Well, just because the truth is hidden sometimes doesn't mean Mushroom is right all the time. He is introduced as the guy who makes outlandish and ridiculous claims but gets it right in some cases. Do you really believe he had a threesome with Daemon and Rhaenyra, or that he was burnt when he tried to claim a dragon? Just too many stories which don't ring true to me.

Edited by The Wondering Wolf
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10 minutes ago, The Wondering Wolf said:

I think it doesn't make much sense to assume that the woman who told her husband to go f*ck himself on two different matters wouldn't tell him in case she didn't want to get children anymore.

Agreed. It really doesn't.

Who has ever felt resignation without it involving disappointment to some degree?

It's just a very odd take on the text.

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8 minutes ago, C.T. Phipps said:

It was certainly the will of the King that Rhaenyra inherit the throne but his father had just gone through extended political and social negotiations to get precedent handled as well as dismiss all of the other heirs that the Targaryens would never struggle with, including the bastard children of his disinherited daughter as well as Maegor claimants. Overturning that is a bigger deal than people give it credit for but really amounts in large part to where you think the power of a king flows from.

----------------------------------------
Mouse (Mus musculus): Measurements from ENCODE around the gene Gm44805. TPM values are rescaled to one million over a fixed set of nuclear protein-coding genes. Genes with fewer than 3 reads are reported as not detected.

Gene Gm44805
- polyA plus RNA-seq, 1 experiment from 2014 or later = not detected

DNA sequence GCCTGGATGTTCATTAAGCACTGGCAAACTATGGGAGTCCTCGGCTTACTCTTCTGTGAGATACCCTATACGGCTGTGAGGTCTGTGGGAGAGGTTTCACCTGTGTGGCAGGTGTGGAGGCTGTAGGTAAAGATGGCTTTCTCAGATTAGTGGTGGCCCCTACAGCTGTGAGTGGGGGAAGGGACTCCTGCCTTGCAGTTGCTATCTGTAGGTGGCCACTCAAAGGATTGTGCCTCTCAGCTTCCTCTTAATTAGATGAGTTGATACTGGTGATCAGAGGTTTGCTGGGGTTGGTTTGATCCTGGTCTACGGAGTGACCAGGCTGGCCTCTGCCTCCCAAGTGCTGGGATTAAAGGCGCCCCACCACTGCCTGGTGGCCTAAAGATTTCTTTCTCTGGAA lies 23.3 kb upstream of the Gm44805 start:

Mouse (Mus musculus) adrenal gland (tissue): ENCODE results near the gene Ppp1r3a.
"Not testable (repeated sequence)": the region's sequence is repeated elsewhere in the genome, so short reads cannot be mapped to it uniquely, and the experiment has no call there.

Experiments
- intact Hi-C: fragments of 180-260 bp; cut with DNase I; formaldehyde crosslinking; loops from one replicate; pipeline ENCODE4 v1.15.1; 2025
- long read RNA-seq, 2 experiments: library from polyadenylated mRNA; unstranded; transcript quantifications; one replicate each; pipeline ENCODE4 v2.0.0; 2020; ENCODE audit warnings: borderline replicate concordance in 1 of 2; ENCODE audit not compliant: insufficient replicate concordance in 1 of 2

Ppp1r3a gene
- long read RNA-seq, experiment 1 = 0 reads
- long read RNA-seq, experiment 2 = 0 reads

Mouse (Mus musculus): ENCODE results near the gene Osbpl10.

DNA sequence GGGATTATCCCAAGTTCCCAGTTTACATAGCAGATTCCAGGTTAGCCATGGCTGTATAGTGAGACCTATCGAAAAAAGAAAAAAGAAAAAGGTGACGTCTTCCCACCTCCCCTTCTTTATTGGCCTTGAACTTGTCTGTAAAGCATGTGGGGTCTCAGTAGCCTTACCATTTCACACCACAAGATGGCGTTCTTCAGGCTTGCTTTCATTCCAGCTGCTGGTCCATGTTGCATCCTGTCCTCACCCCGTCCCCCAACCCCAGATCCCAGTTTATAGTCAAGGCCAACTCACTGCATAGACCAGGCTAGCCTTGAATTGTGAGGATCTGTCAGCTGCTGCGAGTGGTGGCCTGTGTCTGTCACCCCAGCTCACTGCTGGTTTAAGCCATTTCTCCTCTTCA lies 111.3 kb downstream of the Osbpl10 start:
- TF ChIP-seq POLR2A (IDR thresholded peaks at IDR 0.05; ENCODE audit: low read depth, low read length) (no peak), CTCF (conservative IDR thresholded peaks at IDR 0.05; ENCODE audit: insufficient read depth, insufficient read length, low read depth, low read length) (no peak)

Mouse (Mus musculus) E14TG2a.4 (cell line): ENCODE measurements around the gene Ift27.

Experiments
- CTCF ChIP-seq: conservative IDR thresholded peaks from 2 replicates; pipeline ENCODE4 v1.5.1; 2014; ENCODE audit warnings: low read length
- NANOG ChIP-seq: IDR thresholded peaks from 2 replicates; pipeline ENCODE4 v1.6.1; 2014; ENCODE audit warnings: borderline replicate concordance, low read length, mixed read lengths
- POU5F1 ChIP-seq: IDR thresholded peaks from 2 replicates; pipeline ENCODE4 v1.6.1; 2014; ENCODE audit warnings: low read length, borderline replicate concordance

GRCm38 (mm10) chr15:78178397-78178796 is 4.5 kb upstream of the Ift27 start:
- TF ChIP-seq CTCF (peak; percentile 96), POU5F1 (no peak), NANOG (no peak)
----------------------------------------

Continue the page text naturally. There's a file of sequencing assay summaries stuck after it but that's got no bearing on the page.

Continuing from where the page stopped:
Frankly, I think Aegon II has a lot better claim than King Stephen in the Anarchy.

The irony is that if Alicent's father HADNT tried to push out Daemon, he probably wouldn't have had difficulty pushing his grandson as the heir to the king.

Well, the will of the outgoing King ought to be of very great significance, in the absence of a constitution or Act of Succession, which sets out who is to inherit.  In England, Alfred inherited the throne of Wessex, by agreement with his brother, notwithstanding his brother left male heirs.  John was the heir of Richard I, and inherited in place of Arthur.  Henry VIII designated both Mary and Elizabeth to succeed him, in the absence of Edward producing an heir, and Elizabeth herself designated James of Scotland as her heir.

The fact that the Greens immediately resorted to murder, and covered up the death of Viserys I for a time, shows what shaky ground they were on, legally.

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5 minutes ago, SeanF said: